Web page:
Rainy weather showed me just how good the rebuilt Lake Placid Lodge really is. I say “rebuilt” because the original 1880s rustic lodge turned 1940s resort hotel burned down in December 2005. An exemplar of the Adirondacks rustic style, it had been a great example of American vernacular vacation architecture. The owners rebuilt, opening in 2008, and I’d put off a visit for fear the new wouldn’t live up to the old. Then Truman Jones — a talented chef I met some years ago when he worked for Gordon Ramsay — took over the kitchen and Cape Air launched 90-minute flights between Boston and Saranac Lake, a half-hour drive from Lake Placid.
It was only raining lightly when I flew up, and the pilot did his best to minimize the Peggy-Sue moments going in and out of weather. It was still raining lightly when I arrived, so I went out in the lodge’s classic style diesel runabout for a quick tour of the lake. Hence the view from the water (above) with plastic over the porches to keep them dry.
I was barely settled into my sumptuous lakeside room (two-sided wood-burning fireplace, hand-carved bed, private porch overlooking the lake) when the heavens let loose. The rain didn’t let up for the next two days, which is how I discovered how much I like the lodge and how true it remains to its roots. Rather than go kayaking on the lake or hiking in the woods, I hung around the property and discovered a thousand little craftsmen touches that make the current Lake Placid Lodge a worthy successor to the original.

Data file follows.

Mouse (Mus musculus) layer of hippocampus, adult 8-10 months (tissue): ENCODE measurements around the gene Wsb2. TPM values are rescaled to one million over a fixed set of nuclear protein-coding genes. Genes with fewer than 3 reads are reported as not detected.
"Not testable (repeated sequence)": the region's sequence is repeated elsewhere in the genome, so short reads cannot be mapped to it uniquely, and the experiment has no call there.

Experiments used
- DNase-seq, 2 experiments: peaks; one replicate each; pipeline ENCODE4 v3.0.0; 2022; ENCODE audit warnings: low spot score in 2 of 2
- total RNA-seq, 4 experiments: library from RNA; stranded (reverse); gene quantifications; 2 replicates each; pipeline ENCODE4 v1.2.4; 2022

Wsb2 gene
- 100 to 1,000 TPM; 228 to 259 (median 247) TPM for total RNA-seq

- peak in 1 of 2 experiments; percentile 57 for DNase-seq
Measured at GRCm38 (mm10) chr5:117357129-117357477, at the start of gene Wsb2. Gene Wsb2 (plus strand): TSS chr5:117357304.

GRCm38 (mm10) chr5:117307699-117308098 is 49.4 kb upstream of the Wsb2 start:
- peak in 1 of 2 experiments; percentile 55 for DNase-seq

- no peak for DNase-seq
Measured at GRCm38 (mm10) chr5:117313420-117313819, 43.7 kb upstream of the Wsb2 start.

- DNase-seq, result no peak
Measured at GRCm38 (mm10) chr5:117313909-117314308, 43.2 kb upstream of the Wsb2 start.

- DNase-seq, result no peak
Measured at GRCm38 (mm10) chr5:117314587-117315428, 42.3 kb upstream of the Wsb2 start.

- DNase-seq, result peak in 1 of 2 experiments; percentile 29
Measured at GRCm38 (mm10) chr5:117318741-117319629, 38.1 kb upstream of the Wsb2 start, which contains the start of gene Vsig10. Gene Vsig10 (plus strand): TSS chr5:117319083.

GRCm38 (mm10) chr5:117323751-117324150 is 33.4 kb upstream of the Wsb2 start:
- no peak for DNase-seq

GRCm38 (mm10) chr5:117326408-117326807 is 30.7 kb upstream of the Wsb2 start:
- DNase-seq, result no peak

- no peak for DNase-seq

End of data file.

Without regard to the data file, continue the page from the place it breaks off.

With the weather putting a true damper on outdoor activities, the lodge offered an unscheduled cooking lesson (almost always available on request) with chef Jones (left). About a half dozen of us signed up. The menu was lamb two ways with spring vegetables. Morel mushrooms and wild ramps foraged on the lodge property were paired with green peas, fava beans, and cherry tomatoes roasted for 45 minutes in a 250F oven with garlic. The peas, favas, and ramps were all quickly blanched by dipping in boiling water for about 10 seconds, then in ice water. The morels had been carefully scrubbed under running water, then roasted lightly in the oven. Ultimately, Jones simmered the vegetables in some vegetable stock, finishing with a little butter and salt to glaze.
The lamb portion of the lesson was more unconventional. He began with a whole saddle of lamb and demonstrated very slowly how to bone it to separate the two tenderloins next to the spine and then the two loins. He reserved the tenderloins to make tartare, and placed the loins in sealed plastic bags with a little olive oil, thyme, and a few cloves of garlic to cook sous vide to medium-rare. A little carrot purée on the plate (below) gave the food a colorful background.